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Find the centroid of the region under the curve $y={e}^{x}$ over the interval $1\le x\le 3$ (see the following figure).
To compute the centroid, we assume that the density function is constant and hence it cancels out:
Thus the centroid of the region is
Calculate the centroid of the region between the curves $y=x$ and $y=\sqrt{x}$ with uniform density in the interval $0\le x\le 1.$
${x}_{c}=\frac{{M}_{y}}{m}=\frac{1\text{/}15}{1\text{/}6}=\frac{2}{5}\phantom{\rule{0.2em}{0ex}}\text{and}\phantom{\rule{0.2em}{0ex}}{y}_{c}=\frac{{M}_{x}}{m}=\frac{1\text{/}12}{1\text{/}6}=\frac{1}{2}$
For a clear understanding of how to calculate moments of inertia using double integrals, we need to go back to the general definition in Section $6.6.$ The moment of inertia of a particle of mass $m$ about an axis is $m{r}^{2},$ where $r$ is the distance of the particle from the axis. We can see from [link] that the moment of inertia of the subrectangle ${R}_{ij}$ about the $x\text{-axis}$ is ${({y}_{ij}^{*})}^{2}\rho ({x}_{ij}^{*},{y}_{ij}^{*})\text{\Delta}A.$ Similarly, the moment of inertia of the subrectangle ${R}_{ij}$ about the $y\text{-axis}$ is ${({x}_{ij}^{*})}^{2}\rho ({x}_{ij}^{*},{y}_{ij}^{*})\text{\Delta}A.$ The moment of inertia is related to the rotation of the mass; specifically, it measures the tendency of the mass to resist a change in rotational motion about an axis.
The moment of inertia ${I}_{x}$ about the $x\text{-axis}$ for the region $R$ is the limit of the sum of moments of inertia of the regions ${R}_{ij}$ about the $x\text{-axis}\text{.}$ Hence
Similarly, the moment of inertia ${I}_{y}$ about the $y\text{-axis}$ for $R$ is the limit of the sum of moments of inertia of the regions ${R}_{ij}$ about the $y\text{-axis}\text{.}$ Hence
Sometimes, we need to find the moment of inertia of an object about the origin, which is known as the polar moment of inertia. We denote this by ${I}_{0}$ and obtain it by adding the moments of inertia ${I}_{x}$ and ${I}_{y}.$ Hence
All these expressions can be written in polar coordinates by substituting $x=r\phantom{\rule{0.2em}{0ex}}\text{cos}\phantom{\rule{0.2em}{0ex}}\theta ,$ $y=r\phantom{\rule{0.2em}{0ex}}\text{sin}\phantom{\rule{0.2em}{0ex}}\theta ,$ and $dA=r\phantom{\rule{0.2em}{0ex}}dr\phantom{\rule{0.2em}{0ex}}d\theta .$ For example, ${I}_{0}={\displaystyle \underset{R}{\iint}{r}^{2}\rho \left(r\phantom{\rule{0.2em}{0ex}}\text{cos}\phantom{\rule{0.2em}{0ex}}\theta ,r\phantom{\rule{0.2em}{0ex}}\text{sin}\phantom{\rule{0.2em}{0ex}}\theta \right)}dA.$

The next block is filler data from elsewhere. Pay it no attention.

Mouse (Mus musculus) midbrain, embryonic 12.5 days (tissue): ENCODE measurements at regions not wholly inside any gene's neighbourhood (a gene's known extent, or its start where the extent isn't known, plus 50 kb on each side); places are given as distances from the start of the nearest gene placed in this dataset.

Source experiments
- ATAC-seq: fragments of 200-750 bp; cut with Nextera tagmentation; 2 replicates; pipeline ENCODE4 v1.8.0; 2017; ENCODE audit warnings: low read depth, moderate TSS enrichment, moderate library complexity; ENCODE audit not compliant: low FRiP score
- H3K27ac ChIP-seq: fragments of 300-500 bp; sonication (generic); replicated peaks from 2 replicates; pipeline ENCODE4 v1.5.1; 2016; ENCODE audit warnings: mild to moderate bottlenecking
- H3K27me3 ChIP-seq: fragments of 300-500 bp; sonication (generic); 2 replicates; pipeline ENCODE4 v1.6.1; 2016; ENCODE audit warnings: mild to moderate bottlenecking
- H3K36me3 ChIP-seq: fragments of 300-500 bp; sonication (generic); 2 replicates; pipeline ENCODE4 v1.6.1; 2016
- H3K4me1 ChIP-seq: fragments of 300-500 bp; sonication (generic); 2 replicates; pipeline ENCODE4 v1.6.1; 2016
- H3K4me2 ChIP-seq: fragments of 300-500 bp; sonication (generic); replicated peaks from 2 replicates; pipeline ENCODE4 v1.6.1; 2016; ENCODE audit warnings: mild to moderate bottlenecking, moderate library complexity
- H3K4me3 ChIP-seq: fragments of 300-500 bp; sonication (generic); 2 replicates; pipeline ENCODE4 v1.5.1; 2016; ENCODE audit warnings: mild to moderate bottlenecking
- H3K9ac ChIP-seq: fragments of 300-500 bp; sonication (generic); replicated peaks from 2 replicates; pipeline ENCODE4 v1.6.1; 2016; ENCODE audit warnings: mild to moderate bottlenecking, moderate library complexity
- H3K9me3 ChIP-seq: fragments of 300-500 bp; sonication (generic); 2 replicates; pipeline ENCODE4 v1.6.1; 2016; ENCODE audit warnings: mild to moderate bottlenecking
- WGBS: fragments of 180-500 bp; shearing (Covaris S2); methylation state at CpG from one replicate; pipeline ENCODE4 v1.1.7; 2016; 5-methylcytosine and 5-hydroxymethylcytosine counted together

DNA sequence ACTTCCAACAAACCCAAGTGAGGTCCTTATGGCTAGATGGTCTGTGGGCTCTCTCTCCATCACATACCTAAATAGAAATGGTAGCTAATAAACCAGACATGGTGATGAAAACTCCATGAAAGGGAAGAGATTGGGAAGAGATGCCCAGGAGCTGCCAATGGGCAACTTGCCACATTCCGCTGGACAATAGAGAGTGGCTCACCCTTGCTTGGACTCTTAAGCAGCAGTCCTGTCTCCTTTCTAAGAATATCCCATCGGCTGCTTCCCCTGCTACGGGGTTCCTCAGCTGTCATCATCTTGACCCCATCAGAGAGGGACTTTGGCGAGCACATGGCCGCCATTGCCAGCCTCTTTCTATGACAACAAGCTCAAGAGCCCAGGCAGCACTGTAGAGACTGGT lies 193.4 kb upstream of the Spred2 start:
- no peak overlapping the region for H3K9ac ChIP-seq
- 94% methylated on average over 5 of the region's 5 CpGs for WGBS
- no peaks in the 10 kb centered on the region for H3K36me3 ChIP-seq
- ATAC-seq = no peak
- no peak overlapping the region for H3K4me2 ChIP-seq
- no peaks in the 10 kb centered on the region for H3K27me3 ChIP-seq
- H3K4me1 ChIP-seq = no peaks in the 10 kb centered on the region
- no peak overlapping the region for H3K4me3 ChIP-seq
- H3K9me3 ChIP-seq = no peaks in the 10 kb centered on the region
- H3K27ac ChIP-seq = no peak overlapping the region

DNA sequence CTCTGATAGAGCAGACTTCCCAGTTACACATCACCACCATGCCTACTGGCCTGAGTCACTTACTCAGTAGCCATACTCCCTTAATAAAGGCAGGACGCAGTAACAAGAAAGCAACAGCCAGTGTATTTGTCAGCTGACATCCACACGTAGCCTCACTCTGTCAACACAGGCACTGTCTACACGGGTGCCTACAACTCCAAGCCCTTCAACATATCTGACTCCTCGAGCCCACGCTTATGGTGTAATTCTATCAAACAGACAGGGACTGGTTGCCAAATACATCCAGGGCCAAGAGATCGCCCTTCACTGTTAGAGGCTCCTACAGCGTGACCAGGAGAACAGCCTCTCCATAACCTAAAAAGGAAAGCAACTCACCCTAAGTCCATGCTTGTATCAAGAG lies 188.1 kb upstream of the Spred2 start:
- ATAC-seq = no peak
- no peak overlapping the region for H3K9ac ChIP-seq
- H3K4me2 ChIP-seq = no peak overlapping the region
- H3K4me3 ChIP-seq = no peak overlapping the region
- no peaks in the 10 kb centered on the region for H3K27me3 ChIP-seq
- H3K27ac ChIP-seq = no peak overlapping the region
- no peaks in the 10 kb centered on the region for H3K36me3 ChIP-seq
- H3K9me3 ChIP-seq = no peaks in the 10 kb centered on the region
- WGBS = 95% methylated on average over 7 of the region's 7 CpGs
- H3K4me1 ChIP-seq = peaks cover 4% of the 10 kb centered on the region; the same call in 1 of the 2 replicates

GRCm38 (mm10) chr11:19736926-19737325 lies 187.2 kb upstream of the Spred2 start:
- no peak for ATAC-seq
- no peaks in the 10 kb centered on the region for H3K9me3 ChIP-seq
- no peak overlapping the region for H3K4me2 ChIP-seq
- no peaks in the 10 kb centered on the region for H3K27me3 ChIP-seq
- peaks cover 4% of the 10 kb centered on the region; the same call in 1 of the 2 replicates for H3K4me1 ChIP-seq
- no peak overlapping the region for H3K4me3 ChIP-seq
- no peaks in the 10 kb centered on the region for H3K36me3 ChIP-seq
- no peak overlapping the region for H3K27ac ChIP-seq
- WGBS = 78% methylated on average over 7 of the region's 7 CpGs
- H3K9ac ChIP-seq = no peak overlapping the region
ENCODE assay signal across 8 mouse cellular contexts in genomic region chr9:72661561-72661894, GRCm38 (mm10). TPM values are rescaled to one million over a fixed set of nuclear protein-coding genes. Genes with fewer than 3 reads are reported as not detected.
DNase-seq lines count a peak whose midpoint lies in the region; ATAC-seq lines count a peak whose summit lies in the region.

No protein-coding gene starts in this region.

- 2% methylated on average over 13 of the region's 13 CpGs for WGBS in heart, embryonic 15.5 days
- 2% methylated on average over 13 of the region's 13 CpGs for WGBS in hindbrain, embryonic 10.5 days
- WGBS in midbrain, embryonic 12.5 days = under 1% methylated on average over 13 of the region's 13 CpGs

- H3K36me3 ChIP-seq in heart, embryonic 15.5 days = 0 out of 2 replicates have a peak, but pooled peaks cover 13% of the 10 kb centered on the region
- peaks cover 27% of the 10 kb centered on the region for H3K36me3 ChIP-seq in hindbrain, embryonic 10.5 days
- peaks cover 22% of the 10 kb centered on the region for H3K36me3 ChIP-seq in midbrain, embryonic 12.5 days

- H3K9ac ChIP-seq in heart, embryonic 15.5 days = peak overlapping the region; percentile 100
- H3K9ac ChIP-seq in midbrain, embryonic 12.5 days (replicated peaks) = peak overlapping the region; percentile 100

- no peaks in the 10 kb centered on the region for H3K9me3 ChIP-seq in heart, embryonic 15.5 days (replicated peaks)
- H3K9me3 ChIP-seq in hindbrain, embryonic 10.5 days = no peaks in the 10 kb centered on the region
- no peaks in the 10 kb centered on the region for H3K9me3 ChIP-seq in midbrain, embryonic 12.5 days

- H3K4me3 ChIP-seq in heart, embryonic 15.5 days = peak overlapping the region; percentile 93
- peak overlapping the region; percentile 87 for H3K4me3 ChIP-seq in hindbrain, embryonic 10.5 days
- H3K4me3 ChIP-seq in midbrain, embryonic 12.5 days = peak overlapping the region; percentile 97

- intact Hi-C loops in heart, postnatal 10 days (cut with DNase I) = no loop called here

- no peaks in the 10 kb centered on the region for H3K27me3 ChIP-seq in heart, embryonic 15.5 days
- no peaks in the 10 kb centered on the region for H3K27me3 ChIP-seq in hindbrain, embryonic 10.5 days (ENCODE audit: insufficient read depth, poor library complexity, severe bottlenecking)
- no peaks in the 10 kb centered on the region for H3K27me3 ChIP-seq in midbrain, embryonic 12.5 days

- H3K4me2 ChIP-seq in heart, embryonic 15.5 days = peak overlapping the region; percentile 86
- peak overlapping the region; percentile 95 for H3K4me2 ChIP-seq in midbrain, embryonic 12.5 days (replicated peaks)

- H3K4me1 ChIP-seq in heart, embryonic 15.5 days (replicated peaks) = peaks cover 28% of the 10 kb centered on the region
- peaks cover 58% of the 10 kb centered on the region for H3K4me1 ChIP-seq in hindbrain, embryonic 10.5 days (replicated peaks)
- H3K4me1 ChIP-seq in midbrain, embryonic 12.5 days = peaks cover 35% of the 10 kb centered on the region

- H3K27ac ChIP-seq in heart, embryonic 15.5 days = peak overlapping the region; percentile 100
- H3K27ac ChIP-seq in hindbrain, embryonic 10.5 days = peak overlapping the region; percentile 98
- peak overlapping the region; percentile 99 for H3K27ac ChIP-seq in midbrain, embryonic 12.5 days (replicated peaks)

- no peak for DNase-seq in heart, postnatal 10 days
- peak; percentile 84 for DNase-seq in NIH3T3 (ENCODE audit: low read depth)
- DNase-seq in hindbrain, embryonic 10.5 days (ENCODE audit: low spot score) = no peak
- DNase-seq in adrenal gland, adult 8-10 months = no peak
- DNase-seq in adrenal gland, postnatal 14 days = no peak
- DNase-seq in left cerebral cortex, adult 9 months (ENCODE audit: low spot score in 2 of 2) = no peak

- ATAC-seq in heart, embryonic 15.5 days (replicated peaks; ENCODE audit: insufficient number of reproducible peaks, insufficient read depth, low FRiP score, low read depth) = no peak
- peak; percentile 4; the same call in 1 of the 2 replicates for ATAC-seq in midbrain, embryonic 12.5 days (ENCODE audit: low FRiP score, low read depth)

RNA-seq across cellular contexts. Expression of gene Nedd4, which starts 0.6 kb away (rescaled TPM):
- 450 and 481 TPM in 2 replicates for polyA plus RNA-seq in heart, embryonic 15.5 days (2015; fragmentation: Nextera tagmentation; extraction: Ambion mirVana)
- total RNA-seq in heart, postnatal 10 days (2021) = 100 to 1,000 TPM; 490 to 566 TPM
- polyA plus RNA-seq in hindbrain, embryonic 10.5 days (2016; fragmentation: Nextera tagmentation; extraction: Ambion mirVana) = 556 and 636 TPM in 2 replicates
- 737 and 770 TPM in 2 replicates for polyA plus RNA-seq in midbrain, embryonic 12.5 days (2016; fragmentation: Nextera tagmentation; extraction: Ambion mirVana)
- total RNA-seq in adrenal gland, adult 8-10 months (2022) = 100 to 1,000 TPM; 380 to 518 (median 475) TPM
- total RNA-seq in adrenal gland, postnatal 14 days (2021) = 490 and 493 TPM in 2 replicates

Use the triangular region $R$ with vertices $\left(0,0\right),\left(2,2\right),$ and $\left(2,0\right)$ and with density $\rho \left(x,y\right)=xy$ as in previous examples. Find the moments of inertia.
Using the expressions established above for the moments of inertia, we have
Again use the same region $R$ as above and the density function $\rho \left(x,y\right)=\sqrt{xy}.$ Find the moments of inertia.
${I}_{x}={\displaystyle \underset{x=0}{\overset{x=2}{\int}}\phantom{\rule{0.2em}{0ex}}{\displaystyle \underset{y=0}{\overset{y=x}{\int}}{y}^{2}\sqrt{xy}\phantom{\rule{0.2em}{0ex}}dy\phantom{\rule{0.2em}{0ex}}dx}}=\frac{64}{35}$ and ${I}_{y}={\displaystyle \underset{x=0}{\overset{x=2}{\int}}\phantom{\rule{0.2em}{0ex}}{\displaystyle \underset{y=0}{\overset{y=x}{\int}}{x}^{2}\sqrt{xy}\phantom{\rule{0.2em}{0ex}}dy\phantom{\rule{0.2em}{0ex}}dx}}=\frac{64}{35}.$ Also, ${I}_{0}={\displaystyle \underset{x=0}{\overset{x=2}{\int}}\phantom{\rule{0.2em}{0ex}}{\displaystyle \underset{y=0}{\overset{y=x}{\int}}\left({x}^{2}+{y}^{2}\right)\sqrt{xy}\phantom{\rule{0.2em}{0ex}}dy\phantom{\rule{0.2em}{0ex}}dx}}=\frac{128}{21}.$
As mentioned earlier, the moment of inertia of a particle of mass $m$ about an axis is $m{r}^{2}$ where $r$ is the distance of the particle from the axis, also known as the radius of gyration .
Hence the radii of gyration with respect to the $x\text{-axis,}$ the $y\text{-axis,}$ and the origin are
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